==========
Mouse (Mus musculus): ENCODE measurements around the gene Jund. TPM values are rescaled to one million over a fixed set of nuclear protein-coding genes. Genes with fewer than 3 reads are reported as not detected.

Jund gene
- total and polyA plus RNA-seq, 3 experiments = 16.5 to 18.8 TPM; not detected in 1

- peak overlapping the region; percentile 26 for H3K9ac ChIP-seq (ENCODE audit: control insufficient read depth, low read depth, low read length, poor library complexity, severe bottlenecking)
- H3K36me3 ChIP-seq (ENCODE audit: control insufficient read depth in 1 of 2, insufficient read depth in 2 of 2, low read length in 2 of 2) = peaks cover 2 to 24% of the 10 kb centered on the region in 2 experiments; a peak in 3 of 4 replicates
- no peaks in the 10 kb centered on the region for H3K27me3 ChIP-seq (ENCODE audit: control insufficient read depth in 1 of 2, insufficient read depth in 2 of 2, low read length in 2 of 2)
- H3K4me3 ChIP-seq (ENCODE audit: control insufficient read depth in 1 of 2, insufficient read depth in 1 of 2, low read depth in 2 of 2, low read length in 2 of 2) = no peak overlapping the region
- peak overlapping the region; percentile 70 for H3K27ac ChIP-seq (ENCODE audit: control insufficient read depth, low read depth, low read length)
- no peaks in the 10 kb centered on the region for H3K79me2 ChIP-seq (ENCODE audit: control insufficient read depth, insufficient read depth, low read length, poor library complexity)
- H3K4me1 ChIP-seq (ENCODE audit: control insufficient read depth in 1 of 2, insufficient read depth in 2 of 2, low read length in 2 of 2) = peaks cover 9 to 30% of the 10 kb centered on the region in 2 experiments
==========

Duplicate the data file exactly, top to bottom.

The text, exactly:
Mouse (Mus musculus): ENCODE measurements around the gene Jund. TPM values are rescaled to one million over a fixed set of nuclear protein-coding genes. Genes with fewer than 3 reads are reported as not detected.

Jund gene
- total and polyA plus RNA-seq, 3 experiments = 16.5 to 18.8 TPM; not detected in 1

- peak overlapping the region; percentile 26 for H3K9ac ChIP-seq (ENCODE audit: control insufficient read depth, low read depth, low read length, poor library complexity, severe bottlenecking)
- H3K36me3 ChIP-seq (ENCODE audit: control insufficient read depth in 1 of 2, insufficient read depth in 2 of 2, low read length in 2 of 2) = peaks cover 2 to 24% of the 10 kb centered on the region in 2 experiments; a peak in 3 of 4 replicates
- no peaks in the 10 kb centered on the region for H3K27me3 ChIP-seq (ENCODE audit: control insufficient read depth in 1 of 2, insufficient read depth in 2 of 2, low read length in 2 of 2)
- H3K4me3 ChIP-seq (ENCODE audit: control insufficient read depth in 1 of 2, insufficient read depth in 1 of 2, low read depth in 2 of 2, low read length in 2 of 2) = no peak overlapping the region
- peak overlapping the region; percentile 70 for H3K27ac ChIP-seq (ENCODE audit: control insufficient read depth, low read depth, low read length)
- no peaks in the 10 kb centered on the region for H3K79me2 ChIP-seq (ENCODE audit: control insufficient read depth, insufficient read depth, low read length, poor library complexity)
- H3K4me1 ChIP-seq (ENCODE audit: control insufficient read depth in 1 of 2, insufficient read depth in 2 of 2, low read length in 2 of 2) = peaks cover 9 to 30% of the 10 kb centered on the region in 2 experiments